Grand Canyon East Rim Defined
The Grand Canyon is essentially a huge rift in the earth extending about 277 miles (446 kilometers) from east to west. Grand Canyon East is NOT a definition used by the National Park Service. It is a definition used by local people to mark the area where a number of popular sites can be visited. The Little Colorado River Gorge, the historic Cameron Trading Post, Marble Canyon, Navajo Bridge, Horseshoe Bend, Antelope Canyon, Rainbow Bridge, Tower Butte, part of Lake Powell and the Colorado River from Glen Canyon Dam to Lee’s Ferry are all located within the “East Rim”. Much of this area is also known as the Glen Canyon National Recreation Area and the remainder is Navajo Land. Grand Canyon East is located in an area that is along the Colorado River to the north and the east of the South Rim.
The Little Colorado River Gorge is Nik Wallenda’s “Grand Canyon” where he walked across the Canyon on a cable. It is located on Navajo Indian Tribal Lands. It is the controversial area where a proposed resort may be built beginning in 2018. Currently the Navajo Tribe is split on the decision to build on “sacred” land and the Hopi Tribe, who expects respect for their sacred sites, is totally against the proposal. You can drive along the gorge as you drive on State Route 64 between the east entrance to the South Rim and the town of Cameron, Arizona. There are two view areas; one with rails. The one with rails is a fee area and the other one is not. The fee is minimal and well worth the price to get the view.
Cameron Trading Post is located in Cameron near the junction of State Route 64 and US 89. It offers lodging as well as dining and simply a place to stop and rest from your travels for a few minutes. The Native American Arts and Crafts are displayed throughout the store. Most of the items are for sale. You might also see a Navajo woman demonstrating how to weave a rug.
Navajo Bridge and its twin offer a way to cross the Colorado River at Marble Canyon. If you plan to visit Lee’s Ferry and do some world class trout fishing you will use the updated twin bridge for driving and the original Navajo Bridge to walk across. Be sure to visit the Navajo Interpretive Center at Navajo Bridge and learn about the Navajos. Walk around and read the plaques that tell some of the area history.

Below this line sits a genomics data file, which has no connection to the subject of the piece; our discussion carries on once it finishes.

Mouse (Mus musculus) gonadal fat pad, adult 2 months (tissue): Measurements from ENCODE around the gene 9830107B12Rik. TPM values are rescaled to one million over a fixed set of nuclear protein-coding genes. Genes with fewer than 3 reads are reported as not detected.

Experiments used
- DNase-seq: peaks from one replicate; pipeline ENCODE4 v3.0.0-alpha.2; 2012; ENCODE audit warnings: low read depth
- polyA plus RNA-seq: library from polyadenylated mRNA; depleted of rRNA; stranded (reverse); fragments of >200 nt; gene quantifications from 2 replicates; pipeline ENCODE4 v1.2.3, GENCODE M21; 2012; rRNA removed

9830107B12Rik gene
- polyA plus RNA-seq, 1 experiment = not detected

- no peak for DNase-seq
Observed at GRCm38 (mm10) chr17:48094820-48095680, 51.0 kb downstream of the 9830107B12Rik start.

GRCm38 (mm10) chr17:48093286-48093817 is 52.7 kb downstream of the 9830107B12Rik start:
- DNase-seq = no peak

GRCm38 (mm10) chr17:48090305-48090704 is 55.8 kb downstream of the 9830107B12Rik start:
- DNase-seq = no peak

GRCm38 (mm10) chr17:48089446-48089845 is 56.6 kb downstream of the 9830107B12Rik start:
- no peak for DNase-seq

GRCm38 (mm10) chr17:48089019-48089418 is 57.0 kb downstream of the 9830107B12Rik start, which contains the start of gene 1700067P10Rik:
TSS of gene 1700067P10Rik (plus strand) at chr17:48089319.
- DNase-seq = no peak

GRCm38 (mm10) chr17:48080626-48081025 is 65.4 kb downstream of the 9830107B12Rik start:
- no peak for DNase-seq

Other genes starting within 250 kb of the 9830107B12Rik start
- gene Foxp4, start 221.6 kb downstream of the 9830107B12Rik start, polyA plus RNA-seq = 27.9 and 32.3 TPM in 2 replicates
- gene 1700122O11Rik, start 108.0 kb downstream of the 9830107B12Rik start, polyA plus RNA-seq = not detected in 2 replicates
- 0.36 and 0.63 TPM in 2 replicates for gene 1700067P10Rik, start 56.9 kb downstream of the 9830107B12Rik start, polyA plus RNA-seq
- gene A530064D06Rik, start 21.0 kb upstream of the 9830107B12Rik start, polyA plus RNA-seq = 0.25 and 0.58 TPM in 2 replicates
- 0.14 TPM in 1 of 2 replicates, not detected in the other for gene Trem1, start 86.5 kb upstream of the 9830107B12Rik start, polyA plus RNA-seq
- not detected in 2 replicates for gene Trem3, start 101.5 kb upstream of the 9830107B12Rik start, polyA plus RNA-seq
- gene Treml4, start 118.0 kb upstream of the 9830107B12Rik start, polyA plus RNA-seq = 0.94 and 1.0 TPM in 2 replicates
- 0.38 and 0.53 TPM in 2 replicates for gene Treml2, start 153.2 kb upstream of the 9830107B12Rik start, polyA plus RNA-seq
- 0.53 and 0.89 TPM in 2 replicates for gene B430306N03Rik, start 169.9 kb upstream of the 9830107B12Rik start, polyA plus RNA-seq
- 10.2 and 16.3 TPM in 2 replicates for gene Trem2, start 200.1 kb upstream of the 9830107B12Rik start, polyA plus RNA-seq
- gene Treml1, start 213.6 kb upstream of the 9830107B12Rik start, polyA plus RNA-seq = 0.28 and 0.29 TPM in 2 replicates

Horseshoe Bend is now known as a Grand Canyon “icon”. Articles about the National Park often prominently display a picture of this view of a horseshoe shaped meander on the Colorado River. A short hike will get you to the rim where you can see spectacular views without rails to get in the way. There is also a downside to this – there are no rails. Don’t go too close to the edge if you have vertigo! Keep young children close to you – perhaps in a harness. If hiking isn’t your thing and you still want to visit Horseshoe Bend try an air tour.
Antelope Canyon has long been a destinations for locals. Now it is also a destination for travelers across the globe. The beauty of this slot canyon is indescribable. You have to see it to understand its beauty. Antelope Canyon has two sections: Upper Antelope Canyon and Lower Antelope Canyon. Each has its own beauty but the upper section is generally more crowded. In addition to Antelope Canyon there are other slot canyons in the area
Rainbow Bridge National Monument, a landform made of sandstone, is viewable by tours from Lake Powell or by air tours from the Page Municipal Airport. You won’t want to miss the opportunity to see this amazing formation – one of the largest natural bridges in the world!